Thursday, June 13, 2013

Sometimes the Answer is Just 'No'

I have managed, and meted out, a lot of futility experiences over the years as it concerns my kids.  So often I am in the position of having to say 'no' and it is healthy for them to experience the resoluteness of that and the sadness of not being able to effect change in their circumstances; these experiences help them to adapt and to know that they can survive the futility of those things they cannot change.

Sometimes, unwillingly, I face futility myself.  And I suppose that's good for me to experience, too.

I recently experienced a disappointment that was the result of someone else's decision about me and my children.  It was something that I really, really wanted, and it was going to impact how we do school in the coming year.  But the answer was no and, given that I can do nothing to change or otherwise effect this outcome, I am faced with how to manage my own futility about the situation.

This 'no' brings up baggage issues for me...feelings of rejection mostly.  I want to be clear that the decision I'm sad about had nothing to do with me at a personal level - I wasn't, in fact, being rejected at a personal level.  But my baggage predisposes me to feeling it as a rejection and I struggle with this.  I struggle with not feeling good enough.  Just not enough.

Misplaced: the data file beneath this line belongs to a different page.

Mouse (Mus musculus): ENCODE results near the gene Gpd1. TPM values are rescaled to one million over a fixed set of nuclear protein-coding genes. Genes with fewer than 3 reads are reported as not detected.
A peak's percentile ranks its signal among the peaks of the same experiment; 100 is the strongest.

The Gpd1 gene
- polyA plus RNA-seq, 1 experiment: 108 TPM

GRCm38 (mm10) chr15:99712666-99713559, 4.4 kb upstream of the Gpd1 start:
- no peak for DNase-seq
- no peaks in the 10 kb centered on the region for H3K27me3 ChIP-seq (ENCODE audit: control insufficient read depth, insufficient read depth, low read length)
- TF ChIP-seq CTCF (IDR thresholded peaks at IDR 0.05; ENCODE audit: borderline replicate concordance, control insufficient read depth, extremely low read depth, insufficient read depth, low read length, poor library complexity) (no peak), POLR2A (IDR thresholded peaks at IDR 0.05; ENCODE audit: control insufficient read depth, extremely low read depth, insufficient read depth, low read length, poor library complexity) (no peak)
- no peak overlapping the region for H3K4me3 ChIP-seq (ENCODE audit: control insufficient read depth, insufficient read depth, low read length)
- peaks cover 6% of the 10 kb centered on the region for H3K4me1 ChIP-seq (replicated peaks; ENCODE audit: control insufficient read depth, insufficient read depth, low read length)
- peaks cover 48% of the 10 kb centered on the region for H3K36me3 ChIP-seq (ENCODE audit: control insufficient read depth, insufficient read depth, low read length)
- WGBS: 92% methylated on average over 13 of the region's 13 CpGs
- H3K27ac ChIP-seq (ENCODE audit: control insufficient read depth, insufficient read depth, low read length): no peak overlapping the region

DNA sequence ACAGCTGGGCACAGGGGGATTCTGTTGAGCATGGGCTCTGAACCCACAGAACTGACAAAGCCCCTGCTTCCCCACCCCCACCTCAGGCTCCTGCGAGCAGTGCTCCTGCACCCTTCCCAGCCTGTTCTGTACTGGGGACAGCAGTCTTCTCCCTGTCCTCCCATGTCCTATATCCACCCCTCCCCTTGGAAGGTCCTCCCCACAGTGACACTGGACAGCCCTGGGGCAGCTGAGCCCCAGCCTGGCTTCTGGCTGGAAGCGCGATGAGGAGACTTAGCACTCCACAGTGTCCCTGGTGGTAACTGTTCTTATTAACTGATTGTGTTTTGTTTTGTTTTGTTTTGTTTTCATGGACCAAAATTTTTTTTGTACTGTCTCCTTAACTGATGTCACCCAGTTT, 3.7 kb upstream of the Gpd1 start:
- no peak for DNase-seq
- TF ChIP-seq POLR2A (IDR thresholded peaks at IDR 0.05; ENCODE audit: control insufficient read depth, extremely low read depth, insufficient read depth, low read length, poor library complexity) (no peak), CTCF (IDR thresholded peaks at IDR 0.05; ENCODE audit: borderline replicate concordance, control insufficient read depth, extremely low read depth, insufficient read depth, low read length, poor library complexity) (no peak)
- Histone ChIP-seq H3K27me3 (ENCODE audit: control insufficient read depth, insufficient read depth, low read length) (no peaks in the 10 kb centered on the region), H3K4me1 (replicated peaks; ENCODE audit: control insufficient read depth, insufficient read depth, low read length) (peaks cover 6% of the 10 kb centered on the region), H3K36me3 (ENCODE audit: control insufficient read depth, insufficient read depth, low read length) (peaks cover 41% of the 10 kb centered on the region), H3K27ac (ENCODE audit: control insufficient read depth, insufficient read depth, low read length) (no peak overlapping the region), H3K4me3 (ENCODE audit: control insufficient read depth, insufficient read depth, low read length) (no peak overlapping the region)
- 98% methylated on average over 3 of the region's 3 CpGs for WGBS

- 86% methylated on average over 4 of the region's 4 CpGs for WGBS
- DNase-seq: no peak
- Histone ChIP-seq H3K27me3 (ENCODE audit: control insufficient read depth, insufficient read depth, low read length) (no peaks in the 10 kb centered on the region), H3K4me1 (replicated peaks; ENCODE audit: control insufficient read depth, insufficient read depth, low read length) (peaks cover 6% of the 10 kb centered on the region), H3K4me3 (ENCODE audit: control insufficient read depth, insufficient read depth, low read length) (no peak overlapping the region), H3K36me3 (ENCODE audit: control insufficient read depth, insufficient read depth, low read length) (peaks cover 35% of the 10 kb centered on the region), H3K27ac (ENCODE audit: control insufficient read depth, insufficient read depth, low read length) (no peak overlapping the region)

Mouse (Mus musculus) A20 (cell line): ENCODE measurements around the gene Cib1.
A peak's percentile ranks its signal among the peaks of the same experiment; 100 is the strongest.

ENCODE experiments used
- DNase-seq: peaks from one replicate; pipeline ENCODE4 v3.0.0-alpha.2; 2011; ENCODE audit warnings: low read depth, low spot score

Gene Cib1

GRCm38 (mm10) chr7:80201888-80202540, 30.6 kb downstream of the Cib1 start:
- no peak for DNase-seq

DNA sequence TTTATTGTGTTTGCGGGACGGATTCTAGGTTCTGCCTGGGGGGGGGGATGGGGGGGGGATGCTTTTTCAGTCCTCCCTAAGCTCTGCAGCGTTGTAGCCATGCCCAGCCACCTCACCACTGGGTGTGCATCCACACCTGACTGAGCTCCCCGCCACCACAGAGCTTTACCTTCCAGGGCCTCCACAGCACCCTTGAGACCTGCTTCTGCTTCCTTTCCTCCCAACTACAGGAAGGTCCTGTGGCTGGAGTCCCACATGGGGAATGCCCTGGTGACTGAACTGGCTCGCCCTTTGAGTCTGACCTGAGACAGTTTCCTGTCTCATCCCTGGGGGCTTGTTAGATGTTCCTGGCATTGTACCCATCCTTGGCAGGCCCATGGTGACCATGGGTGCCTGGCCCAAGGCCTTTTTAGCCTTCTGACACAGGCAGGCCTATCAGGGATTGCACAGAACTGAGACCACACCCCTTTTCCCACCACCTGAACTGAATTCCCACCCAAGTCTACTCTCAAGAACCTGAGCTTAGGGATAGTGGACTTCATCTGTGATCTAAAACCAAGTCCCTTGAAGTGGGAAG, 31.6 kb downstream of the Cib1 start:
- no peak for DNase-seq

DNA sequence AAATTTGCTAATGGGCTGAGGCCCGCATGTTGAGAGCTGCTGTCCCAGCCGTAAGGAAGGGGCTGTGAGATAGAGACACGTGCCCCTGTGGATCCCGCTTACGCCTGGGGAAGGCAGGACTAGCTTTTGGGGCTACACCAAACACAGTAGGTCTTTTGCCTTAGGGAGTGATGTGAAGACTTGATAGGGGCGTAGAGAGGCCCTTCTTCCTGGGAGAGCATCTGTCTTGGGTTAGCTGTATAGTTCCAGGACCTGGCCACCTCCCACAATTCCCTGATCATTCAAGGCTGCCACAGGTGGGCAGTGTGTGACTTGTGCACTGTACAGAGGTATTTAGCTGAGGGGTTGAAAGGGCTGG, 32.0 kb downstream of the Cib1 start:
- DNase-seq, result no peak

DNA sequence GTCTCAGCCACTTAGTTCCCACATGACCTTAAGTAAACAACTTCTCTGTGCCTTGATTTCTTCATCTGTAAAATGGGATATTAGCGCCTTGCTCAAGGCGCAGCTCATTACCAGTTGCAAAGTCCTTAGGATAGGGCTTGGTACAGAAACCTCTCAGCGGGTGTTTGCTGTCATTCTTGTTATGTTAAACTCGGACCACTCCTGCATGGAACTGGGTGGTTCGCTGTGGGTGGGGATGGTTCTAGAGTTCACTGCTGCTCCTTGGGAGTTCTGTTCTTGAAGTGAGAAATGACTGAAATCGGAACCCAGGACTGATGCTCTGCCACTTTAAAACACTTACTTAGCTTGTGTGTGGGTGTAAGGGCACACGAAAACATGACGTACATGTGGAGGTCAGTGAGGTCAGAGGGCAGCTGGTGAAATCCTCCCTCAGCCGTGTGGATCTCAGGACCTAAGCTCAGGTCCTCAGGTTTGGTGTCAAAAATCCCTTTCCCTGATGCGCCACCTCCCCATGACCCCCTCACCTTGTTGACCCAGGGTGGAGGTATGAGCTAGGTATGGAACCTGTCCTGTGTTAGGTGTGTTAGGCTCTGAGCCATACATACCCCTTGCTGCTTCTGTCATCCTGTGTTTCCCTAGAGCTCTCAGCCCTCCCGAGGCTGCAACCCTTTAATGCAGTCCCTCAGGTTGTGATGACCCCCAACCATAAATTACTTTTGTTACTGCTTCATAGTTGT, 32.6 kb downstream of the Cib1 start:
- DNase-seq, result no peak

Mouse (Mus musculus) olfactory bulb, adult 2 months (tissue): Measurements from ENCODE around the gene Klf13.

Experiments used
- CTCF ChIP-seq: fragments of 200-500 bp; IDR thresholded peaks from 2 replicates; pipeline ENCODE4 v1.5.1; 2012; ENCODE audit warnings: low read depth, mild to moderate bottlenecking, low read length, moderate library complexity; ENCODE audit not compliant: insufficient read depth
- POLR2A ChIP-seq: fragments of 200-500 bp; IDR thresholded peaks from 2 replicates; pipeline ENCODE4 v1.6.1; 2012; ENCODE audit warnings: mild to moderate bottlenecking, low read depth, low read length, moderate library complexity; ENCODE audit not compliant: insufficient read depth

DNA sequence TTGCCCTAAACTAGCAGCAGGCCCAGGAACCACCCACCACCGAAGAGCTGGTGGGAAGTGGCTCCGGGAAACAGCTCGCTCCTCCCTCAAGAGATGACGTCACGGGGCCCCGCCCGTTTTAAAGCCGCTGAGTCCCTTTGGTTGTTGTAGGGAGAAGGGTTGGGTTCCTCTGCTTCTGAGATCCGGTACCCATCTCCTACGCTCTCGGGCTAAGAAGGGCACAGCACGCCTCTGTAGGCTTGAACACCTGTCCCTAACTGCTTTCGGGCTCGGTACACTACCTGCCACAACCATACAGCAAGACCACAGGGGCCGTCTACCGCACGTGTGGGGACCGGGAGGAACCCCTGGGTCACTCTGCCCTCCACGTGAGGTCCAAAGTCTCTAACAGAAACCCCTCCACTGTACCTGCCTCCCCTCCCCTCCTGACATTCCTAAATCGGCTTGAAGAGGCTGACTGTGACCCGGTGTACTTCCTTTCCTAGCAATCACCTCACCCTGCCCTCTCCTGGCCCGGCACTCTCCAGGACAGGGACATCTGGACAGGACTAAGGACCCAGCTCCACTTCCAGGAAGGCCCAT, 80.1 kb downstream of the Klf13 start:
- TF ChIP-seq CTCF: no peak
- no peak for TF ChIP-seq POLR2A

As I've meandered my way through the first six years of being 40-something, I've actually become much more comfortable in my own skin than ever I was previously.  I'm more comfortable being a larger woman (though not necessarily happy about it), I'm Ok knowing that not everyone is going to like me, I'm Ok having differences of opinion and even occasionally addressing issues of conflict that arise, I'm mostly Ok parenting in a style that is different than most other people in my life, and I'm usually Ok asserting my opinion.

But all of these things are slightly different than feeling the pain of rejection, whether intended or not.  I've been stressed these last few days as I have begun to process this recent hurdle:  I've noticed myself over-talking and even interrupting; I've offered a few too many opinions and critical comments; and I've been anxious and not sleeping well.

What I didn't do for a number of days was simply feel the sadness of that decision on my life, on our lives.  And the truth of it is that I am sad more than any of those other feelings.  I have no desire to get into the details of what happened, but it was something that I was really, really hoping for, something that I wanted to pour myself into, something that I wanted my children to experience, something that would have changed our next year and beyond.  I'm sad that we're going to miss out on all of that.  I'm sad that I won't be able to make the contributions I was gearing up to jump into.  I'm sad that my kids will miss out on something that I thought would be really good for them as we foray a little into the world of unschooling.